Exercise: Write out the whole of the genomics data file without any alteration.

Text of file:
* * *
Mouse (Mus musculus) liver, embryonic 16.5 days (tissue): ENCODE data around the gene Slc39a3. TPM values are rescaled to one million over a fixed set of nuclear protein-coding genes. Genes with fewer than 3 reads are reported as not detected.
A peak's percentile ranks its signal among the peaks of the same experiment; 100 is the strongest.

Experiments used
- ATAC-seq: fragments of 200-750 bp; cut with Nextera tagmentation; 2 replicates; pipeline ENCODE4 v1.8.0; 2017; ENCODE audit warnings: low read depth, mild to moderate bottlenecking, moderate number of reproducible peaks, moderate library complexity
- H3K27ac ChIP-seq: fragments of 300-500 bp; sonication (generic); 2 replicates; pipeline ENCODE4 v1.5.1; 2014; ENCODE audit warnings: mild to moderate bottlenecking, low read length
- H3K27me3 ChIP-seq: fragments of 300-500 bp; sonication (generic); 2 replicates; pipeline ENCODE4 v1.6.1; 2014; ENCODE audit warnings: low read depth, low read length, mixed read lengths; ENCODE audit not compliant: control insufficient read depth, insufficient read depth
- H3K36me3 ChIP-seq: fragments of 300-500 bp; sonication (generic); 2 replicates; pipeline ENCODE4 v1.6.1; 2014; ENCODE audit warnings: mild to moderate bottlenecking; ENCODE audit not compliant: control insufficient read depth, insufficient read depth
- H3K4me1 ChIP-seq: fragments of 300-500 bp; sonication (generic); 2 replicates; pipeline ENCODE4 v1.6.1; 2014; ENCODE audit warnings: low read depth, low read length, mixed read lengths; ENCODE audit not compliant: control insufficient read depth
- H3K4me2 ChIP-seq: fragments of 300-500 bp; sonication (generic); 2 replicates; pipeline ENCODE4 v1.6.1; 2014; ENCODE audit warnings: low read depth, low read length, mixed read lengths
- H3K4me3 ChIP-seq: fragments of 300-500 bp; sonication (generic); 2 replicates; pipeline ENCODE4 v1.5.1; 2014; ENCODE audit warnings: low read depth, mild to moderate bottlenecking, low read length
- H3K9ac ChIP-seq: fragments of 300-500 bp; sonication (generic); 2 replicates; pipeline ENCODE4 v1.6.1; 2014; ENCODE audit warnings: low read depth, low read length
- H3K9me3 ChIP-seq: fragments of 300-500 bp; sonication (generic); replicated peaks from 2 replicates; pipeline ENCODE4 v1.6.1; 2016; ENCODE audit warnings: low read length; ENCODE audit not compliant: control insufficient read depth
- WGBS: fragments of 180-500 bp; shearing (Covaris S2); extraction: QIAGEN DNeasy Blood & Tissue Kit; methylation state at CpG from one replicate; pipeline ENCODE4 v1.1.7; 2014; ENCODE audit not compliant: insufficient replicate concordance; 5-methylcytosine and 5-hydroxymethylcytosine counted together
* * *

Mouse (Mus musculus) liver, embryonic 16.5 days (tissue): ENCODE data around the gene Slc39a3. TPM values are rescaled to one million over a fixed set of nuclear protein-coding genes. Genes with fewer than 3 reads are reported as not detected.
A peak's percentile ranks its signal among the peaks of the same experiment; 100 is the strongest.

Experiments used
- ATAC-seq: fragments of 200-750 bp; cut with Nextera tagmentation; 2 replicates; pipeline ENCODE4 v1.8.0; 2017; ENCODE audit warnings: low read depth, mild to moderate bottlenecking, moderate number of reproducible peaks, moderate library complexity
- H3K27ac ChIP-seq: fragments of 300-500 bp; sonication (generic); 2 replicates; pipeline ENCODE4 v1.5.1; 2014; ENCODE audit warnings: mild to moderate bottlenecking, low read length
- H3K27me3 ChIP-seq: fragments of 300-500 bp; sonication (generic); 2 replicates; pipeline ENCODE4 v1.6.1; 2014; ENCODE audit warnings: low read depth, low read length, mixed read lengths; ENCODE audit not compliant: control insufficient read depth, insufficient read depth
- H3K36me3 ChIP-seq: fragments of 300-500 bp; sonication (generic); 2 replicates; pipeline ENCODE4 v1.6.1; 2014; ENCODE audit warnings: mild to moderate bottlenecking; ENCODE audit not compliant: control insufficient read depth, insufficient read depth
- H3K4me1 ChIP-seq: fragments of 300-500 bp; sonication (generic); 2 replicates; pipeline ENCODE4 v1.6.1; 2014; ENCODE audit warnings: low read depth, low read length, mixed read lengths; ENCODE audit not compliant: control insufficient read depth
- H3K4me2 ChIP-seq: fragments of 300-500 bp; sonication (generic); 2 replicates; pipeline ENCODE4 v1.6.1; 2014; ENCODE audit warnings: low read depth, low read length, mixed read lengths
- H3K4me3 ChIP-seq: fragments of 300-500 bp; sonication (generic); 2 replicates; pipeline ENCODE4 v1.5.1; 2014; ENCODE audit warnings: low read depth, mild to moderate bottlenecking, low read length
- H3K9ac ChIP-seq: fragments of 300-500 bp; sonication (generic); 2 replicates; pipeline ENCODE4 v1.6.1; 2014; ENCODE audit warnings: low read depth, low read length
- H3K9me3 ChIP-seq: fragments of 300-500 bp; sonication (generic); replicated peaks from 2 replicates; pipeline ENCODE4 v1.6.1; 2016; ENCODE audit warnings: low read length; ENCODE audit not compliant: control insufficient read depth
- WGBS: fragments of 180-500 bp; shearing (Covaris S2); extraction: QIAGEN DNeasy Blood & Tissue Kit; methylation state at CpG from one replicate; pipeline ENCODE4 v1.1.7; 2014; ENCODE audit not compliant: insufficient replicate concordance; 5-methylcytosine and 5-hydroxymethylcytosine counted together